In this episode, Ken offers his expertise on how to best prepare for your ripcord moment from the perspective of a consultant and coach who works regularly with business owners and CEOs on the challenges of growth, leadership, employee engagement, and increasing profitability.
Ken discusses how he coaches his business owner clients who are looking to sell their business in the near future. This includes always working on and refining the business model, ensuring you have the right management team in place, and staying focused on growth, as a buyer will want to see a continuous track record of growth.
He talks about the importance of creating alignment throughout your organization so that employees can truly buy into your vision for the company. He also stresses the importance of keeping employees in the loop by sharing goals and strategies so that everyone can contribute. He feels that this is especially important today given that only34% of the workforce is currently actively engaged in their organization.
Ken dives into the significance of owners creating incentives for departments and roles outside of sales. Though few companies currently do this, he feels that implementing this revenue-sharing structure into your business will create an atmosphere where all employees will be more motivated to actively contribute to the results of the company.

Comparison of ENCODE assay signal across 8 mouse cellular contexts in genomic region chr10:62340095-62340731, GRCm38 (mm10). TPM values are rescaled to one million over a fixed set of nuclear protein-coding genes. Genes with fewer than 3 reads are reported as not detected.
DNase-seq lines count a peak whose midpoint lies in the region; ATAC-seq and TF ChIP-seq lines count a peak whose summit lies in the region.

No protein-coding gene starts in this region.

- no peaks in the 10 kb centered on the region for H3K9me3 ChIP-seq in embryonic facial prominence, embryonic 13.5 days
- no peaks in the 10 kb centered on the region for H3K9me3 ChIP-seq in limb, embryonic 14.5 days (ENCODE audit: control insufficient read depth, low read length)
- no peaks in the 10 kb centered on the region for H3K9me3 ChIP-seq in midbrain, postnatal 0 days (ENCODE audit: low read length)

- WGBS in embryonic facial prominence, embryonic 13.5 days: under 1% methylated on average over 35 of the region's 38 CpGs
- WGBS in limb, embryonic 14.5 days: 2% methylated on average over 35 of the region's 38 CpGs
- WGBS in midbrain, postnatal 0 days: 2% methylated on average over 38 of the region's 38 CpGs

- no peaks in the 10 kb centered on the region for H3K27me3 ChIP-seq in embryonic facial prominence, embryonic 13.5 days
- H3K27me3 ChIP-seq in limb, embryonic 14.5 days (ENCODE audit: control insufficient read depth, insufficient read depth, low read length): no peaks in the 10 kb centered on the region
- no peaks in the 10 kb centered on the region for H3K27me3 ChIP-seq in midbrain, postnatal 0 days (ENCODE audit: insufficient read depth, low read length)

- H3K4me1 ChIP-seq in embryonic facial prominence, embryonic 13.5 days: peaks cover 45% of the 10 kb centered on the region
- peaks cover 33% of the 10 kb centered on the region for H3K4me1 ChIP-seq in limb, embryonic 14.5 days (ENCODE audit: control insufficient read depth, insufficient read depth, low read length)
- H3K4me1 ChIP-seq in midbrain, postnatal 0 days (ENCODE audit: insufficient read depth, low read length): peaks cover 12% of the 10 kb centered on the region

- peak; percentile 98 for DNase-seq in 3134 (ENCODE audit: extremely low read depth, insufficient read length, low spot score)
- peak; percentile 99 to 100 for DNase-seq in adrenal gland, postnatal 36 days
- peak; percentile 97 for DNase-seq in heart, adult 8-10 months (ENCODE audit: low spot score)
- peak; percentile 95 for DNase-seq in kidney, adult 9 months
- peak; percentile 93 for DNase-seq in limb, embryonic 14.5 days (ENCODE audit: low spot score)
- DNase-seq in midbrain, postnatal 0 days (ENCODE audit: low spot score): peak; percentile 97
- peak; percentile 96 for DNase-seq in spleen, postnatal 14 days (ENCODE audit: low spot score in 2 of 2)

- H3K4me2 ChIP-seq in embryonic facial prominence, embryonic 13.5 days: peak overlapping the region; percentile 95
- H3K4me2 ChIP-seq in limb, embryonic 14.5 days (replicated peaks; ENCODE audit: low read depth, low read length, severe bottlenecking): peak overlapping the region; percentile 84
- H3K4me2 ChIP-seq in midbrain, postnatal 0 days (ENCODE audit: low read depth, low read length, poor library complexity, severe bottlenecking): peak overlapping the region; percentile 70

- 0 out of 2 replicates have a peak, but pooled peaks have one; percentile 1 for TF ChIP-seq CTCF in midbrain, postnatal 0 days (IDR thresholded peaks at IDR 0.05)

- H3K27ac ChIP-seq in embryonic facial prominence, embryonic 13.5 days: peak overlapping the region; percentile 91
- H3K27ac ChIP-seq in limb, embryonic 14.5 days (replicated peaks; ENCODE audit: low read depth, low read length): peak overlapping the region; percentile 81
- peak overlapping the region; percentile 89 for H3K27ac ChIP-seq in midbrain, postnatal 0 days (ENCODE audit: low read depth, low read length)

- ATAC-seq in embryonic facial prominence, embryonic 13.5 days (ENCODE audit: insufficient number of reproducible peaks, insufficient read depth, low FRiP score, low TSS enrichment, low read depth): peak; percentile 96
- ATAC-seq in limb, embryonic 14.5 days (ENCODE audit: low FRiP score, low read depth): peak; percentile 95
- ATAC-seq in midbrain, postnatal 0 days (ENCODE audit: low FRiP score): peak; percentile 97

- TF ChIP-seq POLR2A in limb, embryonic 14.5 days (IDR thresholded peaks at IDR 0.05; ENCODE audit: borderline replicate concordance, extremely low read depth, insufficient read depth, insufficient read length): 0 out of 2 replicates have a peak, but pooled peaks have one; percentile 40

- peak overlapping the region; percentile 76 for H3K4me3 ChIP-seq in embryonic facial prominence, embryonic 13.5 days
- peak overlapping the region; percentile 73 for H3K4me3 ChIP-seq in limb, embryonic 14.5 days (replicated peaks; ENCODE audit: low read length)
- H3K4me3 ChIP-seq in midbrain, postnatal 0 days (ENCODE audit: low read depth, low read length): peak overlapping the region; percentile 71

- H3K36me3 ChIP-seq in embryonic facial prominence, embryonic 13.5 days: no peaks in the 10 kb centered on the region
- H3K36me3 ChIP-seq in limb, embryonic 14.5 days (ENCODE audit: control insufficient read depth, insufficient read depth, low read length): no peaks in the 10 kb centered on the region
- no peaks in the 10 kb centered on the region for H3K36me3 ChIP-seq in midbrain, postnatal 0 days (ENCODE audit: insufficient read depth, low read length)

He walks us through a typical strategic advisory board meeting, describing it as a monthly four-hour retreat where you get to take yourself away from your desk, work ON your business not IN it, share ideas, learn new ideas, and open up to a group of peers.
Ken discusses a challenge that many business owners face as they are transitioning their business, and it is the concept of letting go. He believes that there is a way for a business owner to retain some involvement and level of control over contracts, purchases, etc., without having to be involved in the day-to-day operations of the business.
Lastly, he shares two action items for owners:
1. Be committed to being a lifelong learner to better prepare yourself for your future and to set an example for your employees that work is about more than just coming in and punching a clock.
2. Making an exit and selling your business requires a lot of teamwork and a good amount of time for preparation. Start with evaluating your current team, addressing underperformers and unengaged employees, and getting everyone on the same page before even thinking about an exit.
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Disclosure: Information presented herein is for discussion and illustrative purposes only. The views and opinions expressed by the speakers are as of the date of the recording and are subject to change. These views are not intended as a recommendation to buy or sell any securities, and should not be relied on as financial, tax or legal advice. You should consult with your attorney, finance professional or accountant before implementing any transactions and/or strategies concerning your finances.